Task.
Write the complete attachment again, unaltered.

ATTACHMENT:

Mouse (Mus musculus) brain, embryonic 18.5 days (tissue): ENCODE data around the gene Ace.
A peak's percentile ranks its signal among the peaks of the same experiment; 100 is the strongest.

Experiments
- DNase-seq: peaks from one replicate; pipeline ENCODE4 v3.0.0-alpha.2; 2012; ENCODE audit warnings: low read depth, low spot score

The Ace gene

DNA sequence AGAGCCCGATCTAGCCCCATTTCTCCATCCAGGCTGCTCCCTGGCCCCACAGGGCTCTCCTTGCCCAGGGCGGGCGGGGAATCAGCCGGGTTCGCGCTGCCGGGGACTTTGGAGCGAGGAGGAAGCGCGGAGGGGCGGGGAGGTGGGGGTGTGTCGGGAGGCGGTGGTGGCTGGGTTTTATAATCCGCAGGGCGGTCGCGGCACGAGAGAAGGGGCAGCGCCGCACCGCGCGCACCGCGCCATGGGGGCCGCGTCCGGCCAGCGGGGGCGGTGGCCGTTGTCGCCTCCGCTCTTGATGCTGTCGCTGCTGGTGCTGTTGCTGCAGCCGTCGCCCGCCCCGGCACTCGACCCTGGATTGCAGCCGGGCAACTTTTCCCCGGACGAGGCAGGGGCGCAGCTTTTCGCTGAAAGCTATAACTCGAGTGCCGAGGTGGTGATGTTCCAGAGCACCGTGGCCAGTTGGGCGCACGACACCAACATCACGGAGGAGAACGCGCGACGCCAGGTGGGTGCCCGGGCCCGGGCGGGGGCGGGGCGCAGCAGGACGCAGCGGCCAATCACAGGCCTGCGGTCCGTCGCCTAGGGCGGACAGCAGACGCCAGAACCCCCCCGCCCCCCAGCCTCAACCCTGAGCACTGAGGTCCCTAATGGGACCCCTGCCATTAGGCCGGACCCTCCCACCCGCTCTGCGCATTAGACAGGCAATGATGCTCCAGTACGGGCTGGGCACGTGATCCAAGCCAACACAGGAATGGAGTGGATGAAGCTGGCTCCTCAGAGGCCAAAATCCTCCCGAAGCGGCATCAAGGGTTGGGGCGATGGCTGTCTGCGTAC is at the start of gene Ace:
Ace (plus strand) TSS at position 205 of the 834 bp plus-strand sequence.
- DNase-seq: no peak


Mouse (Mus musculus) brain, embryonic 18.5 days (tissue): ENCODE data around the gene Ace.
A peak's percentile ranks its signal among the peaks of the same experiment; 100 is the strongest.

Experiments
- DNase-seq: peaks from one replicate; pipeline ENCODE4 v3.0.0-alpha.2; 2012; ENCODE audit warnings: low read depth, low spot score

The Ace gene

DNA sequence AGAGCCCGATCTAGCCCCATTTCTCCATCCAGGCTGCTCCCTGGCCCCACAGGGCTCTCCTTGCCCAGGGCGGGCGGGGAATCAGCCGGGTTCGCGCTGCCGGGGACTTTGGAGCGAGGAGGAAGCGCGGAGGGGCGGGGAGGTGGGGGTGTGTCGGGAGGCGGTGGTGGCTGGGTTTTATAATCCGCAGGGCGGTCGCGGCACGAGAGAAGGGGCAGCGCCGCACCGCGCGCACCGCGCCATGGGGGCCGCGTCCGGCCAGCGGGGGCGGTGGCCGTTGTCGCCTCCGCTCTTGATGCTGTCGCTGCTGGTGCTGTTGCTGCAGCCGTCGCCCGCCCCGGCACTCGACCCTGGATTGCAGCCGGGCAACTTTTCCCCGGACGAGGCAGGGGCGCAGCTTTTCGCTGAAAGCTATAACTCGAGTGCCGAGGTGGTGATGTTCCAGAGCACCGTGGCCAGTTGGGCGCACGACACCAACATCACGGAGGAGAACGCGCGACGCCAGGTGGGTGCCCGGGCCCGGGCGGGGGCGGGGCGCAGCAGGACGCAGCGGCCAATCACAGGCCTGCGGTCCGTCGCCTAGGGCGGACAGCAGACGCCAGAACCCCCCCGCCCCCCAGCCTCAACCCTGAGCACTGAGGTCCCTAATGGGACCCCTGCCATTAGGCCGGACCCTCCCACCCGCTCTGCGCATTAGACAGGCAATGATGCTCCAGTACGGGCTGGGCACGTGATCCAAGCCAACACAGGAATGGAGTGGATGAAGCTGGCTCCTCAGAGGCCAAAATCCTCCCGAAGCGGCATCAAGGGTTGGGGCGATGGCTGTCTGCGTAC is at the start of gene Ace:
Ace (plus strand) TSS at position 205 of the 834 bp plus-strand sequence.
- DNase-seq: no peak